Environmental Policy Lab
Why an environmental policy lab at Loyola Law?
The Gulf region generally, and Louisiana specifically, are renowned nationally and even internationally for fishing, boating, fabulous food and a blend of awe-inspiring natural environments with unique developed areas. We are also synonymous with devastating hurricanes, oil and gas exploration, a large marine “dead zone”, food deserts and, recently, the worst oil spill in U.S. history. Though it may not be pervasively evident, our surroundings play an enormous part in the quality of our everyday lives. Job opportunities, what we eat, and how our communities function and grow are all influenced by the world around us. Promoting sustainable use of natural resources and protecting the environment are therefore critical to ensure a thriving economy, ample and safe food system and human health.
We need well-trained, effective advocates to champion our natural environment and the health, safety and welfare of communities through every available means. Well before any inkling of litigation, most environmental issues move through a lengthy policy process, and it is the outcome of that process – a rule, a statute, a policy – that is then often challenged in court for any number of reasons. With capable, engaged advocates involved throughout the many stages of the various policy processes, there will be more opportunities to influence and effect law earlier and in addition to at trial.
Experiential learning classes in many law schools focus largely — and some exclusively — on litigation. Pre-litigation environmental policy is often overlooked, yet it is an incredibly important part of our legal system. Although in practice, many new lawyers regularly deal with administrative and regulatory processes, most go their entire law school careers learning little, if anything at all, about this critical component of U.S. law. Even fewer gain any practical experience in this area during law school. It is vital that students understand the mechanics of the policy world from stakeholder processes to regulatory development and implementation, to fully prepare them for meaningful participation in the environmental advocacy field. It is equally important for students to gain awareness, and personally experience the manner in which influences external to legal processes, such as media and community organizing, can contribute to and change final legal outcomes. These can even prevent expensive and often lengthy litigation with uncertain results.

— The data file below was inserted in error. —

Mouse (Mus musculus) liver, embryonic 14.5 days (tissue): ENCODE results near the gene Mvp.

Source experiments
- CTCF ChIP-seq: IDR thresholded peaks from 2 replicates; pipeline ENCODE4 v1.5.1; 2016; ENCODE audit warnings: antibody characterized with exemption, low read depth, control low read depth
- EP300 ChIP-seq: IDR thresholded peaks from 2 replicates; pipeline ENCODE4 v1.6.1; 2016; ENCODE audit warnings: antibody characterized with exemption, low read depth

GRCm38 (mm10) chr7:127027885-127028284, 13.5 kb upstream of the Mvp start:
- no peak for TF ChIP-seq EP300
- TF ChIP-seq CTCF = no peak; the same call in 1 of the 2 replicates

Lab mission statement
To develop professional, capable and ethical lawyers who will have a holistic understanding of and be able to effectively engage in environmental policy matters worldwide. Through a comprehensive learning experience, including interactions with actual clients, we will support and promote engagement in critical issues that directly affect the natural environment and the health, safety and welfare of communities
This is a unique course in which students, individually or in teams, work under the supervision of skilled attorneys with years of city, state, federal and international environmental advocacy experience on a semester-long project with real non-profit, or community clients. Topics may include: oil and gas drilling, endangered species protection, climate change, urban agriculture, fisheries management, and more. The course walks students through the full process of representing a client on policy and/or legislative matters. Each class focuses on a specific skill—drafting and signing client retainers, crafting legislation, lobbying, writing Freedom of Information Act requests, using press releases and radio/TV interviews—as an advocacy tool, and more. Activities may include: drafting agency regulations or state or federal legislation; organizing community action; and participating in stakeholder working groups, agency or legislative hearings, or other meetings and events. The course includes weekly discussions on procedure and related environmental law and advocacy issues, supplemented by guest speaker presentations. These complement the hands-on, “real work” activities and provide diverse experiences for students that will prepare them to engage in this field post graduation. Students completing the course earn three experiential learning credits. Space is very limited - usually up to 6 students. Enrollment requires Professor approval.
For more information, contact Marianne Cufone at firstname.lastname@example.org.